The American Mathematical Society's Mathematical Moments program promotes appreciation and understanding of the role mathematics plays in science, nature, technology, and human culture. Listen to researchers talk about how they use math, from creating realistic animation to beating cancer.
  1. Stacey Finley from University of Southern California discusses how mathematical models support the research of cancer biology. Cancer research is a crucial job, but a difficult one. Tumors growing inside the human body are affected by all kinds of factors. These conditions are difficult (if not impossible) to recreate in the lab, and using real patients as subjects can be painful and invasive. Mathematical models give cancer researchers the ability to run experiments virtually, testing the effects of any number of factors on tumor growth and other processes — all with far less money and time than an experiment on human subjects or in the lab would use.
  2. Rodney Kizito from U.S. Department of Energy discusses solar energy, mathematics, and microgrids. When you flip a switch to turn on a light, where does that energy come from? In a traditional power grid, electricity is generated at large power plants and then transmitted long distances. But now, individual homes and businesses with solar panels can generate some or all of their own power and even send energy into the rest of the grid. Modifying the grid so that power can flow in both directions depends on mathematics. With linear programming and operations research, engineers design efficient and reliable systems that account for constraints like the electricity demand at each location, the costs of solar installation and distribution, and the energy produced under different weather conditions. Similar mathematics helps create "microgrids" — small, local systems that can operate independent of the main grid.
  3. Karen Rios Soto explains how mathematics illuminates the link between air pollution from motor vehicle emissions and asthma. Air pollution causes the premature deaths of an estimated seven million people each year, and it makes life worse for all of us. People with asthma can experience chest tightness, coughing or wheezing, and difficulty breathing when triggered by air pollution. One major source is gas- and diesel-powered cars and trucks, which emit "ultrafine" particles less than 0.1 micrometers across. That's about the width of the virus that causes COVID-19, so tiny that these particles are not currently regulated by the US Environmental Protection Agency. Yet ultrafine particles can easily enter your lungs and be absorbed into your bloodstream, causing health issues such as an asthma attack or even neurodegenerative diseases. Mathematics can help us understand the extent of the problem and how to solve it.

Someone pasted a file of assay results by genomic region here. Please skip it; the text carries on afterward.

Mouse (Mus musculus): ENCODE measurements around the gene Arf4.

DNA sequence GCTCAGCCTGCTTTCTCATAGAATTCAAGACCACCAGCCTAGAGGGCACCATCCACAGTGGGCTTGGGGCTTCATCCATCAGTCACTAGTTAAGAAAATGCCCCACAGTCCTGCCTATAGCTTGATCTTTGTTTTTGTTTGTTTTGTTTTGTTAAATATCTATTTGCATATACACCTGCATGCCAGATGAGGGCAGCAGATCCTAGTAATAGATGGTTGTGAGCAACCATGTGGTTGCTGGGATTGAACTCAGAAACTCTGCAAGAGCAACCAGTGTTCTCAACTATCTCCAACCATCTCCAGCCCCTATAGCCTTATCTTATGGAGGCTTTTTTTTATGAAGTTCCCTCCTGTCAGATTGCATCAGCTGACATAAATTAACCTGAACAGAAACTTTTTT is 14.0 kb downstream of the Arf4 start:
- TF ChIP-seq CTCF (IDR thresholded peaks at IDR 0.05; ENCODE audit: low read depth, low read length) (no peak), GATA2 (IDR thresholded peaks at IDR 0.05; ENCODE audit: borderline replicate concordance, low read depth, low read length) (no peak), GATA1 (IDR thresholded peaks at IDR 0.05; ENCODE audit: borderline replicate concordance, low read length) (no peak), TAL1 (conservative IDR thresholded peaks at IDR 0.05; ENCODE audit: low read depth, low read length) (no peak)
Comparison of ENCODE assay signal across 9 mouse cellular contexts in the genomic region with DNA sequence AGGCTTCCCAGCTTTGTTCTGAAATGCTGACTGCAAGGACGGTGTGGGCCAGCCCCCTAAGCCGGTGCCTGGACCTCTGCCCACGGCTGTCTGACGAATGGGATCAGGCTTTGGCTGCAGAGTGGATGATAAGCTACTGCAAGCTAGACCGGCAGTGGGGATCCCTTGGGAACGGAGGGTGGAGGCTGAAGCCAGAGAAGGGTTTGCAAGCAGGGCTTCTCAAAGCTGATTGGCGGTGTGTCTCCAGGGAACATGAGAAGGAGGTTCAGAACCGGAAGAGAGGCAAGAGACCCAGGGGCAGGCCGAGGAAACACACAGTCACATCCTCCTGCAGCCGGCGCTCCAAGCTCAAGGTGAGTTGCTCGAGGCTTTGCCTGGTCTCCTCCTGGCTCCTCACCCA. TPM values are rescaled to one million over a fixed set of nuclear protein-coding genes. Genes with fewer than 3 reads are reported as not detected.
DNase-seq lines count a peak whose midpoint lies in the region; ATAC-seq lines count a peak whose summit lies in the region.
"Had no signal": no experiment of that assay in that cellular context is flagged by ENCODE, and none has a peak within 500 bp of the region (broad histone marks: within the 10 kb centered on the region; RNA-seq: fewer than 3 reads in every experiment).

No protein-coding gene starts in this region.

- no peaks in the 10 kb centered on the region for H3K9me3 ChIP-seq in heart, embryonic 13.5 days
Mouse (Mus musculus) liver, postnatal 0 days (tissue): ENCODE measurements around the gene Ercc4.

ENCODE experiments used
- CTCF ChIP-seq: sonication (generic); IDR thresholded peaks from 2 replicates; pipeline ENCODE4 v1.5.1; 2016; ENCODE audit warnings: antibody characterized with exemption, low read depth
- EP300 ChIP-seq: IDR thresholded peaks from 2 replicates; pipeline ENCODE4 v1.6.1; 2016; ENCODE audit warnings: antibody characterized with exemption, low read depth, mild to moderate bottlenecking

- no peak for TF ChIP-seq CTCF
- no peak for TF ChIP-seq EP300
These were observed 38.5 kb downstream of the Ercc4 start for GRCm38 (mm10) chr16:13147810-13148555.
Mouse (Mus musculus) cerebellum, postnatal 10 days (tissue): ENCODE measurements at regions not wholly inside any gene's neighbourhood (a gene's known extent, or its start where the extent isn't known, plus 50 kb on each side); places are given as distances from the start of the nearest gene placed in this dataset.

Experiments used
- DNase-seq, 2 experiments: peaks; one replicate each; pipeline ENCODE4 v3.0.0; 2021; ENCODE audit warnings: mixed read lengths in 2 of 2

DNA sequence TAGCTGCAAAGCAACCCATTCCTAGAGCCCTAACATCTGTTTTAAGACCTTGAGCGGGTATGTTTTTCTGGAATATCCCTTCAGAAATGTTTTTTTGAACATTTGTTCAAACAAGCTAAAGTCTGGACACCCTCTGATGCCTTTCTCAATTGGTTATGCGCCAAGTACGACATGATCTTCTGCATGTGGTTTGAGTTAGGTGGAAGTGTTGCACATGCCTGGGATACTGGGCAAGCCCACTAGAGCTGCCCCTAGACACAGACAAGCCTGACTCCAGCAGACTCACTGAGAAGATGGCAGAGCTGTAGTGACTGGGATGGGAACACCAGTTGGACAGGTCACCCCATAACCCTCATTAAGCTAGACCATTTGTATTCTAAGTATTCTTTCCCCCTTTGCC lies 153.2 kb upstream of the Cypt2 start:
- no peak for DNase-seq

4. Malena Espanol explains how she and others use linear algebra to correct blurry images. Imagine snapping a quick picture of a flying bird. The image is likely to come out blurry. But thanks to mathematics, you might be able to use software to improve the photo. Scientists often deal with blurry pictures, too. Linear algebra and clever numerical methods allow researchers to fix imperfect photos in medical imaging, astronomy, and more. In a computer, the pixels that make up an image can be represented as a column of numbers called a vector. Blurring happens when the light meant for each pixel spills into the adjacent pixels, changing the numbers in a way that can be mathematically represented as an enormous matrix. But knowing that matrix is not enough if you want to reconstruct the original (non-blurry) image.
  5. Tim Chumley explains the connections between random billiards and the science of heat and energy transfer. If you've ever played billiards or pool, you've used your intuition and some mental geometry to plan your shots. Mathematicians have gone a step further, using these games as inspiration for new mathematical problems. Starting from the simple theoretical setup of a single ball bouncing around in an enclosed region, the possibilities are endless. For instance, if the region is shaped like a stadium (a rectangle with semicircles on opposite sides), and several balls start moving with nearly the same velocity and position, their paths in the region soon differ wildly: chaos. Mathematical billiards even have connections to thermodynamics, the branch of physics dealing with heat, temperature, and energy transfer.